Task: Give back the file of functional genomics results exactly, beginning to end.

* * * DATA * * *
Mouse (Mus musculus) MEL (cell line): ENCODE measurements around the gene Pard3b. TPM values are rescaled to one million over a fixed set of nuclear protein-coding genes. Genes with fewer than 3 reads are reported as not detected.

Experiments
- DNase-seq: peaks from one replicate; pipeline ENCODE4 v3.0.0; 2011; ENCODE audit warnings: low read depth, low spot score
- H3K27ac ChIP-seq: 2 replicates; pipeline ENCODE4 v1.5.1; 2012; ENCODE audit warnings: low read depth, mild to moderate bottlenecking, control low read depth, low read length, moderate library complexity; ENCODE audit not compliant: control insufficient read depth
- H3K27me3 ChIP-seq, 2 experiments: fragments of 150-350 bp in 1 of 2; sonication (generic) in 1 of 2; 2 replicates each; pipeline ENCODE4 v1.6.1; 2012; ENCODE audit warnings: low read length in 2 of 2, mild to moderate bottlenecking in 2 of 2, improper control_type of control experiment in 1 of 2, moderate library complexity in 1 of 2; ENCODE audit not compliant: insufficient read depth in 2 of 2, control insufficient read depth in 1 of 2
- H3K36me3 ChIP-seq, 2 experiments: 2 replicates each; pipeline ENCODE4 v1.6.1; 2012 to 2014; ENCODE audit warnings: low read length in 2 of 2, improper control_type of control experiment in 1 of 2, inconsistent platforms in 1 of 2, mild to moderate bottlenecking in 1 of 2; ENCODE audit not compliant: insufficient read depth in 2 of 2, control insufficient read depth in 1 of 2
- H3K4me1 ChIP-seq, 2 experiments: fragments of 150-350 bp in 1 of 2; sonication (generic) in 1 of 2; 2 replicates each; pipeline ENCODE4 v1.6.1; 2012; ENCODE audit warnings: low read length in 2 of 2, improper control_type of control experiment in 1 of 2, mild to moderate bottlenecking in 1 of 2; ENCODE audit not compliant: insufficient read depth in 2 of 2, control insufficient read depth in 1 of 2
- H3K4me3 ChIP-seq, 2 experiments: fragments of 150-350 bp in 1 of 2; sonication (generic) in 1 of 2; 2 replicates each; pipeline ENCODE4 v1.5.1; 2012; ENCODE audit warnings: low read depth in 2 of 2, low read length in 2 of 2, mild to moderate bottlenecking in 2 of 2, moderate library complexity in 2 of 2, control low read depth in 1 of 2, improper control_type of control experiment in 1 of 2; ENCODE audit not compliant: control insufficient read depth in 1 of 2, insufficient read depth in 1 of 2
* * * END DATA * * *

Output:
Mouse (Mus musculus) MEL (cell line): ENCODE measurements around the gene Pard3b. TPM values are rescaled to one million over a fixed set of nuclear protein-coding genes. Genes with fewer than 3 reads are reported as not detected.

Experiments
- DNase-seq: peaks from one replicate; pipeline ENCODE4 v3.0.0; 2011; ENCODE audit warnings: low read depth, low spot score
- H3K27ac ChIP-seq: 2 replicates; pipeline ENCODE4 v1.5.1; 2012; ENCODE audit warnings: low read depth, mild to moderate bottlenecking, control low read depth, low read length, moderate library complexity; ENCODE audit not compliant: control insufficient read depth
- H3K27me3 ChIP-seq, 2 experiments: fragments of 150-350 bp in 1 of 2; sonication (generic) in 1 of 2; 2 replicates each; pipeline ENCODE4 v1.6.1; 2012; ENCODE audit warnings: low read length in 2 of 2, mild to moderate bottlenecking in 2 of 2, improper control_type of control experiment in 1 of 2, moderate library complexity in 1 of 2; ENCODE audit not compliant: insufficient read depth in 2 of 2, control insufficient read depth in 1 of 2
- H3K36me3 ChIP-seq, 2 experiments: 2 replicates each; pipeline ENCODE4 v1.6.1; 2012 to 2014; ENCODE audit warnings: low read length in 2 of 2, improper control_type of control experiment in 1 of 2, inconsistent platforms in 1 of 2, mild to moderate bottlenecking in 1 of 2; ENCODE audit not compliant: insufficient read depth in 2 of 2, control insufficient read depth in 1 of 2
- H3K4me1 ChIP-seq, 2 experiments: fragments of 150-350 bp in 1 of 2; sonication (generic) in 1 of 2; 2 replicates each; pipeline ENCODE4 v1.6.1; 2012; ENCODE audit warnings: low read length in 2 of 2, improper control_type of control experiment in 1 of 2, mild to moderate bottlenecking in 1 of 2; ENCODE audit not compliant: insufficient read depth in 2 of 2, control insufficient read depth in 1 of 2
- H3K4me3 ChIP-seq, 2 experiments: fragments of 150-350 bp in 1 of 2; sonication (generic) in 1 of 2; 2 replicates each; pipeline ENCODE4 v1.5.1; 2012; ENCODE audit warnings: low read depth in 2 of 2, low read length in 2 of 2, mild to moderate bottlenecking in 2 of 2, moderate library complexity in 2 of 2, control low read depth in 1 of 2, improper control_type of control experiment in 1 of 2; ENCODE audit not compliant: control insufficient read depth in 1 of 2, insufficient read depth in 1 of 2